30159 - MONETARY THEORY AND POLICY
Course taught in English
Go to class group/s: 31
Students attending this course should be familiar with the basic concepts developed in an introductory macroeconomics course and with the fundamentals of unconstrained and constrained optimization problems.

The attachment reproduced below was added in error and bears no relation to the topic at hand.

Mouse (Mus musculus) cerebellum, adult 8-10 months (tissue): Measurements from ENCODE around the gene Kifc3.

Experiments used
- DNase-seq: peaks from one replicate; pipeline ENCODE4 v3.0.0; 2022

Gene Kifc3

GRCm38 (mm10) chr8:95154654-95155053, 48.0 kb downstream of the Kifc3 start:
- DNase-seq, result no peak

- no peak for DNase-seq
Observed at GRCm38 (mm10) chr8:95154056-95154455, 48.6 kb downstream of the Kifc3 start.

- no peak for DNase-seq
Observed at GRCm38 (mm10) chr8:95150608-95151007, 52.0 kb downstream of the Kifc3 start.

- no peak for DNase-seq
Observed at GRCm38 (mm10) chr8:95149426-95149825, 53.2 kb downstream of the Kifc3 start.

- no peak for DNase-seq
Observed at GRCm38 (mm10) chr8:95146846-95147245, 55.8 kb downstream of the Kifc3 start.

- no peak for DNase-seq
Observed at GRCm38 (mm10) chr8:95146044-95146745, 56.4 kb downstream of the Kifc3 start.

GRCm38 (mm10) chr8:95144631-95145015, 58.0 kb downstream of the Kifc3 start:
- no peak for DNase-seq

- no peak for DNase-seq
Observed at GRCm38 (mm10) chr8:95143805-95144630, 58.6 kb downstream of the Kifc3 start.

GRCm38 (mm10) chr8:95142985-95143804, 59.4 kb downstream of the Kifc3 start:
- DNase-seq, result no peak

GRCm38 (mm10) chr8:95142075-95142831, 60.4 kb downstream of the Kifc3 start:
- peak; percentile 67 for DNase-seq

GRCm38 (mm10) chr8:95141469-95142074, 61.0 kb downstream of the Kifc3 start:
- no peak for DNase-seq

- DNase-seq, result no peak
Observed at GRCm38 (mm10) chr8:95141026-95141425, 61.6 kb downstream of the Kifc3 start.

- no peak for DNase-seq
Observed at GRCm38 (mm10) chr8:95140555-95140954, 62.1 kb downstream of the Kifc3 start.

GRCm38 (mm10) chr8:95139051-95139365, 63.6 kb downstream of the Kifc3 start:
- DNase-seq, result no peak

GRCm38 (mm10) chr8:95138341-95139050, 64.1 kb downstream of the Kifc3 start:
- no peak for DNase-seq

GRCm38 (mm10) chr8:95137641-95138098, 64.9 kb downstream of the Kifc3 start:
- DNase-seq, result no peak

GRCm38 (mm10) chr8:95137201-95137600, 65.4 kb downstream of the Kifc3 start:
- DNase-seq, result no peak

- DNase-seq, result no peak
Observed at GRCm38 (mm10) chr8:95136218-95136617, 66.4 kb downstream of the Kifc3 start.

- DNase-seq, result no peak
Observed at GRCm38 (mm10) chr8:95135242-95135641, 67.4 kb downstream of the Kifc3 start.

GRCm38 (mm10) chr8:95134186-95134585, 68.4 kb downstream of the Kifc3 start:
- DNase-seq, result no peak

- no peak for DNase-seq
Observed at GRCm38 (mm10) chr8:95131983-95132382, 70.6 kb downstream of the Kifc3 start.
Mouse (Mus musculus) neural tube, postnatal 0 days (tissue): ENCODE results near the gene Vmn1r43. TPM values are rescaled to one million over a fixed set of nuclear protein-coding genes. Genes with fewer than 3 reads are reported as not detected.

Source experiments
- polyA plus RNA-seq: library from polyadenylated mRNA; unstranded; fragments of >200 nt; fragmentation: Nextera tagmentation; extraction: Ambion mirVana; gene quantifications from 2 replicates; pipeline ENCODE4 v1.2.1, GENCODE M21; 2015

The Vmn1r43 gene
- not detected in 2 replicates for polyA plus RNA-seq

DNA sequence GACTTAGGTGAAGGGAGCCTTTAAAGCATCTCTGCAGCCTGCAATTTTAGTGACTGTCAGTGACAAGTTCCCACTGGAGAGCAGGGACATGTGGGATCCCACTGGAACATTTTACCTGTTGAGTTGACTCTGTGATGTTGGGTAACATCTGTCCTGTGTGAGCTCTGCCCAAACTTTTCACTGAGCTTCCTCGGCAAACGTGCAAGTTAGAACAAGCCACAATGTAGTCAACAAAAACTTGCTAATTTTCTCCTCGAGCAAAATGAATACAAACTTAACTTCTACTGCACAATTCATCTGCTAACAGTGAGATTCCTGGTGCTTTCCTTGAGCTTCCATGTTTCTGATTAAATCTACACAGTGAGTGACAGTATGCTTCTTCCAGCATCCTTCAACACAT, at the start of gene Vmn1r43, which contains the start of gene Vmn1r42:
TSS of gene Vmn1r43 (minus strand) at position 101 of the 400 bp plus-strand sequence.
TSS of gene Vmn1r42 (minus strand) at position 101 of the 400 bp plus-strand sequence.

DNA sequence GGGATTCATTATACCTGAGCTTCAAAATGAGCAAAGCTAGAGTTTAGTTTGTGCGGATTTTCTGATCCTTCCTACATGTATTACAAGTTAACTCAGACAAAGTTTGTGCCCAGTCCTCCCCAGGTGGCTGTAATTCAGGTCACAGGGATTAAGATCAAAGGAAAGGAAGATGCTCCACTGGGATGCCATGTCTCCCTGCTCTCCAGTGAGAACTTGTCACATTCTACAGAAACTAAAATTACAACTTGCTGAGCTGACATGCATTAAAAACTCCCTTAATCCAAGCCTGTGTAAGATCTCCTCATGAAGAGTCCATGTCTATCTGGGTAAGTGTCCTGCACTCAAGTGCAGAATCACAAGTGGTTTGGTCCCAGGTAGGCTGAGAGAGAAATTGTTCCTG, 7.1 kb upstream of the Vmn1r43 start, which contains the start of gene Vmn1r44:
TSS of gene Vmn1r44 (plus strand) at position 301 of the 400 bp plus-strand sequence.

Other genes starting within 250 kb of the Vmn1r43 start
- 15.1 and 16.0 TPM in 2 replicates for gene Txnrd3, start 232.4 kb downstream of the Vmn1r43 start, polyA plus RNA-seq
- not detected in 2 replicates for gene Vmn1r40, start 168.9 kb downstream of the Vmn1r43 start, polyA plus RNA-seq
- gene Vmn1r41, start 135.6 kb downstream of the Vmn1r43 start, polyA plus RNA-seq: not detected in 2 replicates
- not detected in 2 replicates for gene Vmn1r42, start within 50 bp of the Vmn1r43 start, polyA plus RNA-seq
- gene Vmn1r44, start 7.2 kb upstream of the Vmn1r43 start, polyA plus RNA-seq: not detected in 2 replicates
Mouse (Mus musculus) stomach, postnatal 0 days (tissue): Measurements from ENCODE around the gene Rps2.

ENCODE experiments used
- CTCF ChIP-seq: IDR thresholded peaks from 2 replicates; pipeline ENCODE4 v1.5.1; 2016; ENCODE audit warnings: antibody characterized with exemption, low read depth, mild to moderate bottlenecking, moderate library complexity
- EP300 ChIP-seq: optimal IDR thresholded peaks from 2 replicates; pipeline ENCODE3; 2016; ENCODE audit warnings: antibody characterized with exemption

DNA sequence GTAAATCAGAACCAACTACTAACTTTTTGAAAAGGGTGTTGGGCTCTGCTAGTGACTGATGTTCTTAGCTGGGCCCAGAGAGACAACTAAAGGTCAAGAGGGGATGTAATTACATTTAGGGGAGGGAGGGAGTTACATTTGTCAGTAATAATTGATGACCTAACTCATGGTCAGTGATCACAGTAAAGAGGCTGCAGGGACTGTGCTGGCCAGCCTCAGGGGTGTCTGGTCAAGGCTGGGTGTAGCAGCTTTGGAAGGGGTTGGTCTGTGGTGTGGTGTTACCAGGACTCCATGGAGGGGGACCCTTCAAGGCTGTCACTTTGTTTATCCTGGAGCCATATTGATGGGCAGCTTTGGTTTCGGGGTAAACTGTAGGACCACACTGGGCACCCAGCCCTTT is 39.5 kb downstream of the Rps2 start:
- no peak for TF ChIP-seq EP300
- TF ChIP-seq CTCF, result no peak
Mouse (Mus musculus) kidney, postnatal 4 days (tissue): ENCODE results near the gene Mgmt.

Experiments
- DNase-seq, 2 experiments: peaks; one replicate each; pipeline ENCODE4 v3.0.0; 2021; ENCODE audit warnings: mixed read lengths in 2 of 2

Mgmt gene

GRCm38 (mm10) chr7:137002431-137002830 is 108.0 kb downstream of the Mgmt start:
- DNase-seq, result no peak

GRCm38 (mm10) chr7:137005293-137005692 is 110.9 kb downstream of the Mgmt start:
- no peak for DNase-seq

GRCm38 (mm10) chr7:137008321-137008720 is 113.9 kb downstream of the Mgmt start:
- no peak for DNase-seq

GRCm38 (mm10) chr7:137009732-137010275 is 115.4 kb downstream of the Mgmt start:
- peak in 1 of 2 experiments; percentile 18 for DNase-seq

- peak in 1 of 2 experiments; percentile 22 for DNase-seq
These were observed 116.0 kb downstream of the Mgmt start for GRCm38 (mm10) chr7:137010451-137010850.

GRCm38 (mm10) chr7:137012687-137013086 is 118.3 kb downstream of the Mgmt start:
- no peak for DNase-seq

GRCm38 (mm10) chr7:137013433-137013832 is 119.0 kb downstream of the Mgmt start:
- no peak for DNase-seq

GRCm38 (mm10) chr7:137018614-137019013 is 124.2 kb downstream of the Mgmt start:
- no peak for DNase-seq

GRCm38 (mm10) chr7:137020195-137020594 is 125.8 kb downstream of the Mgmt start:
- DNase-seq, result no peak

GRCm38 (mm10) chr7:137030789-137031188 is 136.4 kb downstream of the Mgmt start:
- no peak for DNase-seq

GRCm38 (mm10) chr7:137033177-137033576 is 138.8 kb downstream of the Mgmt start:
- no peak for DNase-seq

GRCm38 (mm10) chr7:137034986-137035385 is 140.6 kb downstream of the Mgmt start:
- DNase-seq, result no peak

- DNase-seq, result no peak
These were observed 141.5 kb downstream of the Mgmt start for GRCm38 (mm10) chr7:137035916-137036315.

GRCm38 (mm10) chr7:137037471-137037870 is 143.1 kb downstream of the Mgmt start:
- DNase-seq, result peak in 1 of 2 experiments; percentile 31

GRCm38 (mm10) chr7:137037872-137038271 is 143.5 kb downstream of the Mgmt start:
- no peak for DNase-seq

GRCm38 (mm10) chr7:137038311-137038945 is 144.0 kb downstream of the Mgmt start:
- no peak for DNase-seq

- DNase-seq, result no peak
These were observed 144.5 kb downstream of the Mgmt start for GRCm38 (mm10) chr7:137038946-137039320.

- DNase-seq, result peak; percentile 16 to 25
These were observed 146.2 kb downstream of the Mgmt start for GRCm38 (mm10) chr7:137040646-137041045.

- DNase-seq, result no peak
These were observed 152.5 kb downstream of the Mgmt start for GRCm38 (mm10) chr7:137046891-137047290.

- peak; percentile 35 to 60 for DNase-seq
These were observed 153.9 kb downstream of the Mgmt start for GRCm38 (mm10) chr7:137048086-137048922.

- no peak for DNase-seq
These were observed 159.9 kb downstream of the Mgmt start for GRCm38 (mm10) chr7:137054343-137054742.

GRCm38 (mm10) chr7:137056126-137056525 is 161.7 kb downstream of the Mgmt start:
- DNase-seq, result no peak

Monetary policy, conducted by central banks such as the U.S. Federal Reserve (Fed) or the European Central Bank (ECB), is an essential policy tool for achieving both inflation and growth objectives. In a recession, for example, there is a decline in aggregate demand (consumers reduce spending; production declines and firms lay off workers; inflation falls) to which policymakers can respond with a policy that leans against the direction taken by the economy. Monetary policy is often that countercyclical tool of choice. The global financial crisis of 2008, however, has brought to light limitations of conventional monetary policy. In fact, when central banks cut policy rates sharply and reach the zero lower bound, they exhaust the potential for cuts. Even so, since 2008 central banks have found unconventional ways to continue expansionary policy. This course studies the conduct of monetary policy by central banks and its effects on the economy. After defining money and its functions, it studies the money supply process and compares monetary policy tools and institutions at different central banks. It then examines theory and empirical evidence related to the mechanisms through which policy actions are transmitted to the real economy. Then, it discusses the optimal design of monetary policy, developing a model of inflation targeting. Finally, it analyses the unconventional monetary policy tools developed during the recent financial crisis. Simple analytical models are develop.